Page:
The Poetry School
Poems About Work | Online course with Jonathan Edwards
In ‘Pied Beauty,’ Gerard Manley Hopkins insists we celebrate ‘all trades, their gear and tackle and trim.’ Yet the truth is that for most poets the day job is a chore, a necessary evil which stands between us and a day writing poems, but also pays for our writing time. There are a number of exciting ways in which poets have written about work, and this course will draw on their approaches to help generate new poems. Firstly, there are the voices of working-class poets like Geoff Hattersley and Fred Voss, in touch with the routines of the shop floor and the rage of class identity. For other poets, as can be seen in poems like Heaney’s ‘Follower’ or Thomas Lux’s ‘The Milkman and his Son,’ work can be an effective way into writing about family. Writers like Matthew Sweeney and Alan Gillis use different forms of work as a way into writing monologues, while the poems of Kathryn Simmonds reflect astutely on everything from office politics to teaching to days spent driving taxis. Lastly, there are the big epics, such as Whitman’s own ‘A Song for Occupations’ or Tom French’s astonishing ‘Pity the Bastards.’ Whether you wish to exorcise the demons of the workplace by writing about them, escape like Mr Benn into a different occupation for as long as it takes to write a poem, or simply use work as a way into writing about your parents, this course will give you the tools to succeed. Through a mixture of close reading, written exercises and feedback, you will seek to develop your own work poems, celebrating – or condemning! – a range of ways of making money or marking time.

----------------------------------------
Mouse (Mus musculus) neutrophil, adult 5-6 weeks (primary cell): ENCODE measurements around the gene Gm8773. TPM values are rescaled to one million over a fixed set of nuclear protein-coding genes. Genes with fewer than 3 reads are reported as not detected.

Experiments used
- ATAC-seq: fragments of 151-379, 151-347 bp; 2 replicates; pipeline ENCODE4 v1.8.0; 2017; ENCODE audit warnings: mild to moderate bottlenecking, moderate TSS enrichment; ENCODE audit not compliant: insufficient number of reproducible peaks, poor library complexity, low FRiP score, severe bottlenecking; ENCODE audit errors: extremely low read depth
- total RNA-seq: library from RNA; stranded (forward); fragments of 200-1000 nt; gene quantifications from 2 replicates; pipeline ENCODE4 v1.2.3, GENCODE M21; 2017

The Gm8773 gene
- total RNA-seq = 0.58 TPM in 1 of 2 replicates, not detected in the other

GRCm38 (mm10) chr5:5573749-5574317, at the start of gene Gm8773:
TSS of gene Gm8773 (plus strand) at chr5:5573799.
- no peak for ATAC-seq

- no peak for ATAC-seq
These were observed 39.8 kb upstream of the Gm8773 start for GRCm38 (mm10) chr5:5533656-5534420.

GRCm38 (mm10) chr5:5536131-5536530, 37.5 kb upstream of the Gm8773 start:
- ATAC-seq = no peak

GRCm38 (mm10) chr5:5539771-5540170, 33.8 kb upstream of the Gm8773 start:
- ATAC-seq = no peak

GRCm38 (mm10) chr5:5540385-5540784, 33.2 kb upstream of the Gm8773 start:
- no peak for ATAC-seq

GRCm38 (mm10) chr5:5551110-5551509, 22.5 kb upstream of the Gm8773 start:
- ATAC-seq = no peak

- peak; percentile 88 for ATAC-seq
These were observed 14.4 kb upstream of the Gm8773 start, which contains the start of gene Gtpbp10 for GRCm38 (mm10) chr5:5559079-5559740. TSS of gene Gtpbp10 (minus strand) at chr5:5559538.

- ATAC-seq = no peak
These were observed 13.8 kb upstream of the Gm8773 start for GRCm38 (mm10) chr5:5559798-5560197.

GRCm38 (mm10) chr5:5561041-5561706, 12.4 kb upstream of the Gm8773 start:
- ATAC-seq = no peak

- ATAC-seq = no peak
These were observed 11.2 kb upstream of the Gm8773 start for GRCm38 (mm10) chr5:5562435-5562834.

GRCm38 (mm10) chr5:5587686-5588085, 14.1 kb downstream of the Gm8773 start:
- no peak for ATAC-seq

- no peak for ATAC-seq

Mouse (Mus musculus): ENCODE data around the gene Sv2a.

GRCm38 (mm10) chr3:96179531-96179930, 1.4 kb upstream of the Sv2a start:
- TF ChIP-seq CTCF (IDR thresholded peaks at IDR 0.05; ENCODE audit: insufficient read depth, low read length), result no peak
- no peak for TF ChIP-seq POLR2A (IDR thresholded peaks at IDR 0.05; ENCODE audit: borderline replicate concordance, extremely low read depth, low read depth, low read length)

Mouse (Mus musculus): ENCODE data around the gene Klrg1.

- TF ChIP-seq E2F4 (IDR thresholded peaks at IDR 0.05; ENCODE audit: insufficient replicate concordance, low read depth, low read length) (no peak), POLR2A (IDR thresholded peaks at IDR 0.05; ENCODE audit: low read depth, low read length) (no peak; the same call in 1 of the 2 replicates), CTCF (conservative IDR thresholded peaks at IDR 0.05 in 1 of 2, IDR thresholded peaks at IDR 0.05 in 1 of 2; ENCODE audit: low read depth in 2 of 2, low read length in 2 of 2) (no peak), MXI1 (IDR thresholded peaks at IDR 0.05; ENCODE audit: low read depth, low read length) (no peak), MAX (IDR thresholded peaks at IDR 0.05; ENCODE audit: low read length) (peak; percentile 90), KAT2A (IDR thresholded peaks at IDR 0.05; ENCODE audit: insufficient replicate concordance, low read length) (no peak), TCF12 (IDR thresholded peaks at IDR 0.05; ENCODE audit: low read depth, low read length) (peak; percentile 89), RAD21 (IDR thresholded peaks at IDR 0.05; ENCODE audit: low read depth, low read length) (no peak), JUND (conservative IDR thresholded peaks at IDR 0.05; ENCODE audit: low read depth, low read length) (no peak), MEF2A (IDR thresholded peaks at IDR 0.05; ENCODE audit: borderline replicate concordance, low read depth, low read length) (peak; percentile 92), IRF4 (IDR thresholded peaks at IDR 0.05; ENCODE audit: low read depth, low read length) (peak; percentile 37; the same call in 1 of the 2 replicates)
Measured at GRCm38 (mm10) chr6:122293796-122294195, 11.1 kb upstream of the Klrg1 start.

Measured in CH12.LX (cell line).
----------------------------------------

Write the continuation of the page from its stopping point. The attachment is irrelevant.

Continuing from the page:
5 fortnightly sessions over 10 weeks. Live chats on Thursdays 7-9pm GMT, first live chat starting 17 October 2019.
Read Jonathan's blog about the course on the Poetry School website: https://poetryschool.com/new-courses/a-song-for-occupations-in-praise-of-work/